|Artery||Superior, middle and inferior suprarenal arteries|
|Nerve||Celiac and renal plexus|
|Precursor||Mesoderm and neural crest|
In mammals, the adrenal glands (also known as suprarenal glands) are endocrine glands that sit at the top of the kidneys; in humans, the right adrenal gland is triangular shaped, while the left adrenal gland is semilunar shaped. They are chiefly responsible for releasing hormones in response to stress through the synthesis of corticosteroids such as cortisol and catecholamines such as adrenaline (epinephrine) and noradrenaline. These endocrine glands also produce androgens in their innermost cortical layer. The adrenal glands affect kidney function through the secretion of aldosterone, and recent data (1998) suggest that adrenocortical cells under pathological as well as under physiological conditions show neuroendocrine properties; within the normal adrenal, this neuroendocrine differentiation seems to be restricted to cells of the zona glomerulosa and might be important for an autocrine regulation of adrenocortical function.
- 1 Structure
- 2 Function
- 3 Clinical significance
- 4 History
- 5 See also
- 6 References
- 7 External links
The adrenal glands are located in the retroperitoneum superior to the kidneys, they are quadrilaterial in shape and are situated bilaterally. The combined weight of the adrenal glands in an adult human ranges from 7 to 10 grams. They are surrounded by an adipose capsule and renal fascia.
Each adrenal gland has two distinct structures, the outer adrenal cortex and the inner medulla, both of which produce hormones. The cortex mainly produces cortisol, aldosterone and androgens, while the medulla chiefly produces adrenaline and noradrenaline. In contrast to the direct innervation of the medulla, the cortex is regulated by neuroendocrine hormones secreted from the pituitary gland which are under the control of the hypothalamus, as well as by the renin-angiotensin system.
The adrenal cortex is devoted to production of corticosteroid and androgen hormones. Specific cortical cells produce particular hormones including aldosterone, cortisol, and androgens such as androstenedione. Under normal unstressed conditions, the human adrenal glands produce the equivalent of 35–40 mg of cortisone acetate per day.
The adrenal cortex comprises three zones, or layers. This anatomic zonation can be appreciated at the microscopic level, where each zone can be recognized and distinguished from one another based on structural and anatomic characteristics. The adrenal cortex exhibits functional zonation as well: by virtue of the characteristic enzymes present in each zone, the zones produce and secrete distinct hormones.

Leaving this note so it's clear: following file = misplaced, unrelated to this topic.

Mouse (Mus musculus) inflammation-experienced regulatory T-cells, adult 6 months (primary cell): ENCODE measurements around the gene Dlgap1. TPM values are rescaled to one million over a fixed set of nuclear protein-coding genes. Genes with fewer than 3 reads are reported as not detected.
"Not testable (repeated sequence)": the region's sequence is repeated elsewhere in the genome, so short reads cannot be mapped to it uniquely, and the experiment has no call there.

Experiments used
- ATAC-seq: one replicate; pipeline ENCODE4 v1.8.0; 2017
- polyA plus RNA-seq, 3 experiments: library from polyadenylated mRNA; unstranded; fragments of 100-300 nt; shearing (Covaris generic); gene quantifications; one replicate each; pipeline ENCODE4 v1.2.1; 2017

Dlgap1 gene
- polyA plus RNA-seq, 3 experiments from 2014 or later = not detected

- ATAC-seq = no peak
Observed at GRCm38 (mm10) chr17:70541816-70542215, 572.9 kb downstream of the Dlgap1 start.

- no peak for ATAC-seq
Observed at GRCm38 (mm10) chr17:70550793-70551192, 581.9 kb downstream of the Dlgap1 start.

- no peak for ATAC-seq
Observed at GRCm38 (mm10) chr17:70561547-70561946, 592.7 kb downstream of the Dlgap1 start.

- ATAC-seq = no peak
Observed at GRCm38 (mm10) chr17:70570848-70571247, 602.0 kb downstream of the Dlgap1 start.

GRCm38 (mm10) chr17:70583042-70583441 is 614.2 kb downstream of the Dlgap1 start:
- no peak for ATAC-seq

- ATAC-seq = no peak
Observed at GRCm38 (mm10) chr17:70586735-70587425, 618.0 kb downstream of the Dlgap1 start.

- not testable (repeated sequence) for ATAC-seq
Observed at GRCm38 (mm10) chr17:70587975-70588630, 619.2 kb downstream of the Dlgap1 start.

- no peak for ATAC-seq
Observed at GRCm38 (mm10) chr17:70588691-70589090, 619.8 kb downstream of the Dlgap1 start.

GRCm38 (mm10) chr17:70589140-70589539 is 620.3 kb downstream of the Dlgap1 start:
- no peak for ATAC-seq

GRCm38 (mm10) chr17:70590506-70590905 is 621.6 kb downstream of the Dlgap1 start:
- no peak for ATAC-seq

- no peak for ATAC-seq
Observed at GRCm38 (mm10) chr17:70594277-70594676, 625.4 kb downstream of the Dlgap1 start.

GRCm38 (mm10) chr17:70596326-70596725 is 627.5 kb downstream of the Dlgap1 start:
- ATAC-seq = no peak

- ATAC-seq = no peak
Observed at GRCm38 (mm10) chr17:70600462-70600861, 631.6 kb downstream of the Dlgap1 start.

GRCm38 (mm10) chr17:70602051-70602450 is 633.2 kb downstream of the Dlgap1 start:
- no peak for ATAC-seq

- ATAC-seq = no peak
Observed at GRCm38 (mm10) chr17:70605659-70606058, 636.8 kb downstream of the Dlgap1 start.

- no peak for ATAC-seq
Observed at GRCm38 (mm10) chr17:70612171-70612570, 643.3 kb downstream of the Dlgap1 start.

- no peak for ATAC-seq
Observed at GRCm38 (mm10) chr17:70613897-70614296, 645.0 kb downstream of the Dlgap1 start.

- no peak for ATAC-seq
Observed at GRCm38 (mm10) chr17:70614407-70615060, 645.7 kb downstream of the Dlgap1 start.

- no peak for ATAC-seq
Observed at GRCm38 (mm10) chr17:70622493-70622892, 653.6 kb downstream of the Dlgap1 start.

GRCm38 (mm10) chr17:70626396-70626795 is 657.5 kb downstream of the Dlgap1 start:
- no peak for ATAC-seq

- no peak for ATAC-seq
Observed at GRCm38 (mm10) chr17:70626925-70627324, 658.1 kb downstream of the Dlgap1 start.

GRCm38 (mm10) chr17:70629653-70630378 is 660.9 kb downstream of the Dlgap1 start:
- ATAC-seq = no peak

The outermost layer, the zona glomerulosa is the main site for production of aldosterone, a mineralocorticoid, by the action of the enzyme aldosterone synthase (also known as CYP11B2). Aldosterone is largely responsible for the long-term regulation of blood pressure.
- The expression of neuron-specific proteins in the zona glomerulosa cells of human adrenocortical tissues has been predicted and reported by several authors and it was suggested that the expression of proteins like the neuronal cell adhesion molecule (NCAM) in the cells of the zona glomerulosa reflects the regenerative feature of these cells, which would lose NCAM immunoreactivity after moving to the zona fasciculata. However, together with other data on neuroendocrine properties of zona glomerulosa cells, NCAM expression may reflect a neuroendocrine differentiation of these cells.
The adrenal medulla is the core of the adrenal gland, and is surrounded by the adrenal cortex. It secretes approximately 20% noradrenaline (norepinephrine) and 80% adrenaline (epinephrine). The chromaffin cells of the medulla, named for their characteristic brown staining with chromic acid salts, are the body's main source of the circulating catecholamines adrenaline and noradrenaline. Catecholamines are derived from the amino acid tyrosine and these water-soluble hormones are the major hormones underlying the fight-or-flight response.
To carry out its part of this response, the adrenal medulla receives input from the sympathetic nervous system through preganglionic fibers originating in the thoracic spinal cord from T5–T11. Because it is innervated by preganglionic nerve fibers, the adrenal medulla can be considered as a specialized sympathetic ganglion. Unlike other sympathetic ganglia, however, the adrenal medulla lacks distinct synapses and releases its secretions directly into the blood.
Cortisol also promotes adrenaline synthesis in the medulla. Produced in the cortex, cortisol reaches the adrenal medulla and at high levels, the hormone can promote the upregulation of phenylethanolamine N-methyltransferase (PNMT), thereby increasing adrenaline synthesis and secretion.